Chapter 19: Why It May Be Important to a Person to Have Strabismus Surgery (and How Much)
A Patient & Parent Guide to Strabismus Surgery
George R. Beauchamp, M.D.
Why it may be important to a person to have strabismus surgery (and how much) and persons who have endured strabismus know why it is important. And doctors who specialize in strabismus surgery have come to appreciate how beneficial it can be to have well aligned eyes. The potential benefits have been previously discussed (please see the goals section). It can be difficult to quantify those benefits, particularly as they are likely to vary from one person to another. And it is difficult to objectively measure benefits in children. Nonetheless, how such benefits compare and relate to other medical and life circumstance conditions are beginning to emerge. Such studies have been done and are being validated in adults. The results are striking. If we accept that the benefits in adults would be (at least) equal to those in children, we may extrapolate the results of studies in adults to children, hence all persons with strabismus. Using a method called utility analysis—utilities are measures of the quality of life associated with a health status—one can relate how important, cost effective and beneficial strabismus surgery is.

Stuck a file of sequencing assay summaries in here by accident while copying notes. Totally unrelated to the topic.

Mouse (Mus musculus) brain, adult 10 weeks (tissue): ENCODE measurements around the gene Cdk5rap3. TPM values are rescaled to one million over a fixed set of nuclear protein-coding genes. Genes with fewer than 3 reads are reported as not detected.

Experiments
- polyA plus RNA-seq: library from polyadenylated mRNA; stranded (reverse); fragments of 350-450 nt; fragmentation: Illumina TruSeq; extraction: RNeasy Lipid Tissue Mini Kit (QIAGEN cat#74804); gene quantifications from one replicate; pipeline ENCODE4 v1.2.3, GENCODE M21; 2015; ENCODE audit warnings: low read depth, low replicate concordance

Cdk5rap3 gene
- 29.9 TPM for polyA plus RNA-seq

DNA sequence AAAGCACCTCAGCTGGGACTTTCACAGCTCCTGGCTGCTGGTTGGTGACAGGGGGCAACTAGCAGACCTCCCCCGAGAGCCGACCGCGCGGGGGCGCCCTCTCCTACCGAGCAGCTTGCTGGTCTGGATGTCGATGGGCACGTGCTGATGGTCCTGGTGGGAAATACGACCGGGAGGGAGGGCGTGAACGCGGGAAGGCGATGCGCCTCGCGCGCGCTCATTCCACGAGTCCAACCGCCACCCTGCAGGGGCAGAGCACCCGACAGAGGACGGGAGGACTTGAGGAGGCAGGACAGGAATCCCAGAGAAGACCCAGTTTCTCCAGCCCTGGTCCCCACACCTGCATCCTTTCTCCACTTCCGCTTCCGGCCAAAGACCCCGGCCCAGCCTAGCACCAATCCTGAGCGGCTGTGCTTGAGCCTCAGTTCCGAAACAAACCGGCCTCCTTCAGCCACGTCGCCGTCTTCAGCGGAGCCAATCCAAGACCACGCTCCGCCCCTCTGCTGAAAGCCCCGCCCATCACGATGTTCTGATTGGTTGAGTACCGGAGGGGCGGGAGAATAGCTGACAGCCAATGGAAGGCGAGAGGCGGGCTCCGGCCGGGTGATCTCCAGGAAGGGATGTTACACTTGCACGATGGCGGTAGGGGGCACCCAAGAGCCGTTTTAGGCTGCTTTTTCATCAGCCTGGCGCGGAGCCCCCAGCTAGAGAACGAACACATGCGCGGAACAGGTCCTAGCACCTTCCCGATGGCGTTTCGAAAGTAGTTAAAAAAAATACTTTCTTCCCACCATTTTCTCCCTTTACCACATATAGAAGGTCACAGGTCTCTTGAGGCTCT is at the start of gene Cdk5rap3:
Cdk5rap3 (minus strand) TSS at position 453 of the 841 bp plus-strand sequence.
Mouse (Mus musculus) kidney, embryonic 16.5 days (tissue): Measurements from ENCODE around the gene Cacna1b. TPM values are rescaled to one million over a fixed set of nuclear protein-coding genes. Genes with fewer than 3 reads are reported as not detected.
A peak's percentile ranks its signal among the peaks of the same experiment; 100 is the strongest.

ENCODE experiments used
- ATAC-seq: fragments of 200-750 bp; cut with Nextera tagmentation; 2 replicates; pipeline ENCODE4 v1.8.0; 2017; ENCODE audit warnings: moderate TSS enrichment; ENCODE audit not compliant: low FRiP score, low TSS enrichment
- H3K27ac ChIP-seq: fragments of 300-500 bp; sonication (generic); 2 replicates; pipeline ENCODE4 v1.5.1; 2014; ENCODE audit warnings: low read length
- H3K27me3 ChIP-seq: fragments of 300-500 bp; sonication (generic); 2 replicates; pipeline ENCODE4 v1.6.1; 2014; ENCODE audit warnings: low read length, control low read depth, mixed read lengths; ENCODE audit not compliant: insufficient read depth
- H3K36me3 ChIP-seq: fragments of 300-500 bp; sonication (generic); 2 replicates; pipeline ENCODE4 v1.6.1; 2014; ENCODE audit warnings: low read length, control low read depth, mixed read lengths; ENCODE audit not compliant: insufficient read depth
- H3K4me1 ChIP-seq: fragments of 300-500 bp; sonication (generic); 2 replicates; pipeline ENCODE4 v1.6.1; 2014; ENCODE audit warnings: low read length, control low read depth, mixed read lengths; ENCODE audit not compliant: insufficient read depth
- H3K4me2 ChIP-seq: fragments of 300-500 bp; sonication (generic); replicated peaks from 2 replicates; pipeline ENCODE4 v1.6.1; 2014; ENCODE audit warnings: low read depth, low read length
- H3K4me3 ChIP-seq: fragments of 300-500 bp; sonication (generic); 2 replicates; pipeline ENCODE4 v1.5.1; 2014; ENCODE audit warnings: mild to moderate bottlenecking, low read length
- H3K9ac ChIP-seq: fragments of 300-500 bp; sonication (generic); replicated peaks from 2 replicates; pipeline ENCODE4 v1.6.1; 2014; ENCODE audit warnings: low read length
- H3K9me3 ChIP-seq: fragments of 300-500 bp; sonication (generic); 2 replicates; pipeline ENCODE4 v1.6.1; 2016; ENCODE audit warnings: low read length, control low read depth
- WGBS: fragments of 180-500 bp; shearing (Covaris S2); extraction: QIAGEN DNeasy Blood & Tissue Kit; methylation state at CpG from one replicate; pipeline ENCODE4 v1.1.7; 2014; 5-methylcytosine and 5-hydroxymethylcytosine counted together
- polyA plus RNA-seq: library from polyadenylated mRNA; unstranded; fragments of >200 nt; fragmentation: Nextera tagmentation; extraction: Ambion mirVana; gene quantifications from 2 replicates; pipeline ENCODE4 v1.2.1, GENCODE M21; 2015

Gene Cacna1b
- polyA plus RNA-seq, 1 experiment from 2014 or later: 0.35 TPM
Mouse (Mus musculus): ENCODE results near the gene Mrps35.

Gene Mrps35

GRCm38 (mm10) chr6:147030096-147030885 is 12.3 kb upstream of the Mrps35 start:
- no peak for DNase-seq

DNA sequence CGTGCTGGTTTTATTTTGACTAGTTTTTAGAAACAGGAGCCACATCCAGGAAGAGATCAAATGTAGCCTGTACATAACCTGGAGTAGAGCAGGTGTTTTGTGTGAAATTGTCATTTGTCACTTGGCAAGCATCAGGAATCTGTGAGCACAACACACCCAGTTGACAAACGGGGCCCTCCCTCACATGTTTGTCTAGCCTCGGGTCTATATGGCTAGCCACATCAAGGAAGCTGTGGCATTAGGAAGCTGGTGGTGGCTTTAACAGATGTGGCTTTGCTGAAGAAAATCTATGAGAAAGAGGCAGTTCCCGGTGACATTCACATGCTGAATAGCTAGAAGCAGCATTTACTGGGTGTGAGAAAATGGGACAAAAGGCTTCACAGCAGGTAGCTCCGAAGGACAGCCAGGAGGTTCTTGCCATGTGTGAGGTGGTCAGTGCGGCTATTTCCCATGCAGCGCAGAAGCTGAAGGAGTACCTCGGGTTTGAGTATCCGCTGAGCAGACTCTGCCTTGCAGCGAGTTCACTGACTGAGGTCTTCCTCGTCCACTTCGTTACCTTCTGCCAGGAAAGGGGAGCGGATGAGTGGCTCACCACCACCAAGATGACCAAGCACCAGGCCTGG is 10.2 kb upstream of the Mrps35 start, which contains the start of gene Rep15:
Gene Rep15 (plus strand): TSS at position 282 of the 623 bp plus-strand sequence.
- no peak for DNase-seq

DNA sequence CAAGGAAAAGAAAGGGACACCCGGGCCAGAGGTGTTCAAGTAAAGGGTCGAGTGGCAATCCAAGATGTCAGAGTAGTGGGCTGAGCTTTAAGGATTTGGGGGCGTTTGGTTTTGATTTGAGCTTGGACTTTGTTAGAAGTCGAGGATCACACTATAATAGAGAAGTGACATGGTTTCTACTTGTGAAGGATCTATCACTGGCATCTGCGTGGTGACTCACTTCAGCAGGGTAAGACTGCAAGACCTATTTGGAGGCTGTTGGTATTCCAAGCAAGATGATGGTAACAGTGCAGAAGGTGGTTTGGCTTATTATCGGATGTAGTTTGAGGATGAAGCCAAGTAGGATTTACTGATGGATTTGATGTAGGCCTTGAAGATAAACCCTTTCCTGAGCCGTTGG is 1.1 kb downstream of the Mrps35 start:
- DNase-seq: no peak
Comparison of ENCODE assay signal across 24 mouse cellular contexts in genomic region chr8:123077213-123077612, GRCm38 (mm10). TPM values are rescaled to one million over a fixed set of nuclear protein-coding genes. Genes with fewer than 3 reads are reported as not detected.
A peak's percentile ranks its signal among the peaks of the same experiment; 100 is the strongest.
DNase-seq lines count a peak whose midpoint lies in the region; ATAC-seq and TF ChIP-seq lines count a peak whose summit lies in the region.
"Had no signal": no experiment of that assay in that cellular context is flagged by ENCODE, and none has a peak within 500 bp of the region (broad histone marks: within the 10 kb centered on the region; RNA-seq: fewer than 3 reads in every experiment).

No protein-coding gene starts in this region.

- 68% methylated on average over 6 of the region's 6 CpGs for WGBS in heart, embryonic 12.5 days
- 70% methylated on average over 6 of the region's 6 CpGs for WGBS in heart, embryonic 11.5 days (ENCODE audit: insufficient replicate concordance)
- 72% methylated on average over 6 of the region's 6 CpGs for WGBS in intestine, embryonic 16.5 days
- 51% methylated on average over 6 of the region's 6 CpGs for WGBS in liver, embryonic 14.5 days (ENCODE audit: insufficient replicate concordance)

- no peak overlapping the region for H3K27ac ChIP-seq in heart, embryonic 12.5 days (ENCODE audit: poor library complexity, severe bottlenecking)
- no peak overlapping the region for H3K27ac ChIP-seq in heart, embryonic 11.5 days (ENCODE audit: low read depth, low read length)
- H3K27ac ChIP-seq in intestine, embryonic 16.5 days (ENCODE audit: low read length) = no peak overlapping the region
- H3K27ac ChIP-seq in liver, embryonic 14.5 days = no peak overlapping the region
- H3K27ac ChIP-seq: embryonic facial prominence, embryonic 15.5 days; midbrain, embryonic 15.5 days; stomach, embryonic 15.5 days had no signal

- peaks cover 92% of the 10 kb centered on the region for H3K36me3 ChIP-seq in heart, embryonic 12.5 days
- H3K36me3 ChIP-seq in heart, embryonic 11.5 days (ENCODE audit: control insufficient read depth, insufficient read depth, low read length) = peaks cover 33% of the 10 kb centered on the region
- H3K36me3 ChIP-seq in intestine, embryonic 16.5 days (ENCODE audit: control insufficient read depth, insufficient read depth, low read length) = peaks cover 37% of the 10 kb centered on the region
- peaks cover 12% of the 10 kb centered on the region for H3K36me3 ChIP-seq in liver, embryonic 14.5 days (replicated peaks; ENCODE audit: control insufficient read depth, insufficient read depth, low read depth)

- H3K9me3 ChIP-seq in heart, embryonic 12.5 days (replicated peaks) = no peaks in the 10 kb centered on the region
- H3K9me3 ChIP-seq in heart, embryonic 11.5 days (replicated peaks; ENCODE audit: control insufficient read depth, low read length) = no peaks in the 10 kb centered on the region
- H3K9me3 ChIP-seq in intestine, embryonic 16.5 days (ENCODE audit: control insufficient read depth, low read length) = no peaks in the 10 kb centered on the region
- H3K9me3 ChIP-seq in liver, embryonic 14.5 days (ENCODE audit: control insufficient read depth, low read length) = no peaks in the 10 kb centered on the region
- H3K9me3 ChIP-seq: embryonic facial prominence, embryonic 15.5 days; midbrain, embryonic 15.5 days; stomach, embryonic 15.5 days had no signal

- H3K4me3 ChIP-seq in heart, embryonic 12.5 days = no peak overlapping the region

While the data is preliminary, one can say that to have strabismus (and experience its effects) is roughly equal to moderate vision loss in one eye or experiencing a small stroke! When asked whether they would surrender a portion of their remaining life, on average persons with strabismus responded that they would give up approximately 10% of their remaining life to be rid of strabismus! Strong testimony indeed.
Read about A Parent’s Perspective on Strabismus Surgery
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